Is muscle memory a real a thing? You’ll be surprised when you take a look at this detailed guide on the retraining effect in bodybuilders.
Had some time away from the gym bro? We’re dusting off the lab coats and going in raw on the science to find out whether you’ll be back at your best faster than before… or whether you’ll be training with the noobs from now on.
You got injured, went on holiday or you’ve just got out of the slammer. Either way, you’re not in great shape anymore and want to know how fast you can get back to the lean, strong mean mutha you once were.
The term ‘muscle memory’ has always been a whisper across the gym floor. It floats around the iron house like a lifting chalk cloud off a barbell or the faintly sweet smell of the hot, sweaty fitness model doing frog pumps over in the functional area.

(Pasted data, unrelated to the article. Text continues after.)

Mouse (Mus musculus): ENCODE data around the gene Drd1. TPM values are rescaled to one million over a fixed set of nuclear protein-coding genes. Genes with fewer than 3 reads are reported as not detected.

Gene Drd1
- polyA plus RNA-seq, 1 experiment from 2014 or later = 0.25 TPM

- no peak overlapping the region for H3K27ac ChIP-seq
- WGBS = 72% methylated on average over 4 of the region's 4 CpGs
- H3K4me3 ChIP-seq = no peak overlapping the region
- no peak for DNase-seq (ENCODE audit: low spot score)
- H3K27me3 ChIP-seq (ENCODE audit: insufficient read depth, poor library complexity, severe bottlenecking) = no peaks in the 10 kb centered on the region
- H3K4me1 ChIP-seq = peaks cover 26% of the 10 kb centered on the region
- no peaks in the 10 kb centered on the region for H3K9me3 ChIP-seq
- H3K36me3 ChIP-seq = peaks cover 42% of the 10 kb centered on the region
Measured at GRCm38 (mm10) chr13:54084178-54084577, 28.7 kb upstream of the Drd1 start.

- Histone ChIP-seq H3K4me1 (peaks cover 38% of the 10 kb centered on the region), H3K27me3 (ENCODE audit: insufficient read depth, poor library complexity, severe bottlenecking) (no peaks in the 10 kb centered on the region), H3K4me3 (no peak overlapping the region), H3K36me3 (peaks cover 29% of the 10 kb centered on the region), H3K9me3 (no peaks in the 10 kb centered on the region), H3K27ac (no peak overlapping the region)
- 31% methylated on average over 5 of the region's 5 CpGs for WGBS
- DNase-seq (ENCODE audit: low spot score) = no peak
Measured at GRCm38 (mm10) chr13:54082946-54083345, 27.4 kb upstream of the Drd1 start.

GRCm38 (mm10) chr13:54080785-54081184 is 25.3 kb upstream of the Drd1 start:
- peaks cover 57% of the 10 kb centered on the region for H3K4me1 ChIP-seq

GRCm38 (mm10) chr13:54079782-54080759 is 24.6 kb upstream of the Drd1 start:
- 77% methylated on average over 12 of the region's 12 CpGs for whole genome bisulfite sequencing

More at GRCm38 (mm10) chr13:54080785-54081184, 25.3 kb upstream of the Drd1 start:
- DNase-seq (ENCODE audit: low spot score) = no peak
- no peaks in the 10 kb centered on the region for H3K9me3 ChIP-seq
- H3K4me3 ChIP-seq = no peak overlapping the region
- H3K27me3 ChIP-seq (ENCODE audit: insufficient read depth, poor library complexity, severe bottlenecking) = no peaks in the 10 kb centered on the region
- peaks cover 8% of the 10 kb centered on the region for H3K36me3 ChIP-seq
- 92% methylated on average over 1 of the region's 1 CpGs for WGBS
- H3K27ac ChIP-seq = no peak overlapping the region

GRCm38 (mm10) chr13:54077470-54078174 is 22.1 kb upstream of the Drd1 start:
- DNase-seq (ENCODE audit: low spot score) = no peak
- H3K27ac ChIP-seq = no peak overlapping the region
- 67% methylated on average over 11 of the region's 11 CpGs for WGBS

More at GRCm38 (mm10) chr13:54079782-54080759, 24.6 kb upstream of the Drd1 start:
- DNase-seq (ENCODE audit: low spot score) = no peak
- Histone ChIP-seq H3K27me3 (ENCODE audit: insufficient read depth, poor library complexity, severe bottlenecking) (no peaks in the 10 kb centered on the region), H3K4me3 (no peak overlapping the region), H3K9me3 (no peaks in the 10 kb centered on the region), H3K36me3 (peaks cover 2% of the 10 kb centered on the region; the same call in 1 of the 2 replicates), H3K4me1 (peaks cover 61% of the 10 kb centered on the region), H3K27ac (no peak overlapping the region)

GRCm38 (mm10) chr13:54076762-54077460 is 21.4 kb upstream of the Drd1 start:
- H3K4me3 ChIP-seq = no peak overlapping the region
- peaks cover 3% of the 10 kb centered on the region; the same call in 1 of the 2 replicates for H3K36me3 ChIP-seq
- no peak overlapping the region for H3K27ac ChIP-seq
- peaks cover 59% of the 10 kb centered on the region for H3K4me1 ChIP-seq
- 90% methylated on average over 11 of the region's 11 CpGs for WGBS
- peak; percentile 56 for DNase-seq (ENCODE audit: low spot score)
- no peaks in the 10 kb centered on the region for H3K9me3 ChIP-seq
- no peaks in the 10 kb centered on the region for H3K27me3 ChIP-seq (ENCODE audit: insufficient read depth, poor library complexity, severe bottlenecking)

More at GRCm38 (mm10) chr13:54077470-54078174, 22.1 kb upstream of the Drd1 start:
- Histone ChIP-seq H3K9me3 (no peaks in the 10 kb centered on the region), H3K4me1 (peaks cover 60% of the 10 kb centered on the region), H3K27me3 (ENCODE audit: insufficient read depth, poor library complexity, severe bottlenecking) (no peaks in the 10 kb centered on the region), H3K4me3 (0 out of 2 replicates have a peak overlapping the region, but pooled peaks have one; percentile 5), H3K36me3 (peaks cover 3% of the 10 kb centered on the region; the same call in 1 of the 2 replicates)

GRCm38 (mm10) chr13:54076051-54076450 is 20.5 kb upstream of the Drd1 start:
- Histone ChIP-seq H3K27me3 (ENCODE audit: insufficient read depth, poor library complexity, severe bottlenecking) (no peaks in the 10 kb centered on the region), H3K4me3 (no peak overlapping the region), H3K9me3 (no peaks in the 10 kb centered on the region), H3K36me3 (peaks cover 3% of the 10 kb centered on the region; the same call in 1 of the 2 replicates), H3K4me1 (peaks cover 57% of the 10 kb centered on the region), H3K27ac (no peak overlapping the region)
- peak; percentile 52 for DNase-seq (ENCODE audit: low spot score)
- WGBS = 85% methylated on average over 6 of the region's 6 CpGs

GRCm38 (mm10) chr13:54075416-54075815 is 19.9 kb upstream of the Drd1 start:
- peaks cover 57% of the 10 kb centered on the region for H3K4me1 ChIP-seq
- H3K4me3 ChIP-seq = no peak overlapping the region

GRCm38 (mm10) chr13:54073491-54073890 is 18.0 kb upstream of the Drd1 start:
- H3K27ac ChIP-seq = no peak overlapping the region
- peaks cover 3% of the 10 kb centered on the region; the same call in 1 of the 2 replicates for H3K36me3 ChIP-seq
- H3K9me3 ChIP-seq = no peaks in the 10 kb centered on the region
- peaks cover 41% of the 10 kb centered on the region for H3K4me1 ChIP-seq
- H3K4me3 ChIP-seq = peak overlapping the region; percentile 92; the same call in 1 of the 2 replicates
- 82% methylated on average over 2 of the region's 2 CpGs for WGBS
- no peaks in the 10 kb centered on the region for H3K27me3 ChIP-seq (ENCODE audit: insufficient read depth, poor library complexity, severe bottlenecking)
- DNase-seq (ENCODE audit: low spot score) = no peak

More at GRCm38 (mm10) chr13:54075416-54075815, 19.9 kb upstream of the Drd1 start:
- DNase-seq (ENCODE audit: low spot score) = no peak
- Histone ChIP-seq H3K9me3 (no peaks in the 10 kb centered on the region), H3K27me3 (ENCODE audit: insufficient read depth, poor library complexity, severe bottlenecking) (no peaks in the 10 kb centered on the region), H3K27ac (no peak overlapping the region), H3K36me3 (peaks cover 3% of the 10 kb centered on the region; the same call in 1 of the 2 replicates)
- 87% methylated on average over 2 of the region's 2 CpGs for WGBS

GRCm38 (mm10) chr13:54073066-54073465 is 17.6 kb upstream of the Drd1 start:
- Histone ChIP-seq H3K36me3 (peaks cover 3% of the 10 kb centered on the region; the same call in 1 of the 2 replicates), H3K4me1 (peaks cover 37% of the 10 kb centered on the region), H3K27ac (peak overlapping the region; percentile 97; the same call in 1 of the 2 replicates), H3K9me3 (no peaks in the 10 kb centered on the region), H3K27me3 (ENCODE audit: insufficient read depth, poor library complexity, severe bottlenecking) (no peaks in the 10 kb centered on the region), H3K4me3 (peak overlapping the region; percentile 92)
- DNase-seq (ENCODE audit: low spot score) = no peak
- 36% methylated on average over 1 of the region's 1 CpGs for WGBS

But are those whispers true and will muscle memory help you get back to your bodybuilding best?
We take a look…
What Exactly Is Muscle Memory?[infobox]
Muscle memory is the idea that you increase strength and muscle mass faster with less effort if you were already previously jacked.[/infobox]
You take a break from lifting for two reasons. The first is because you’re an intelligent bro who understands the benefits of deloading. The second is because you’ve had to take time off through injury or illness or whatever.
We know that even if you take a couple of weeks away from the gym you won’t lose strength. The detraining effect of reduced force output and muscle loss doesn’t kick in until around 3-4 weeks (rejoice).
But what about if you take a long time off training?
A long stint off the gym will have you performing as weak as you look. You lose strength and your muscle mass disappears.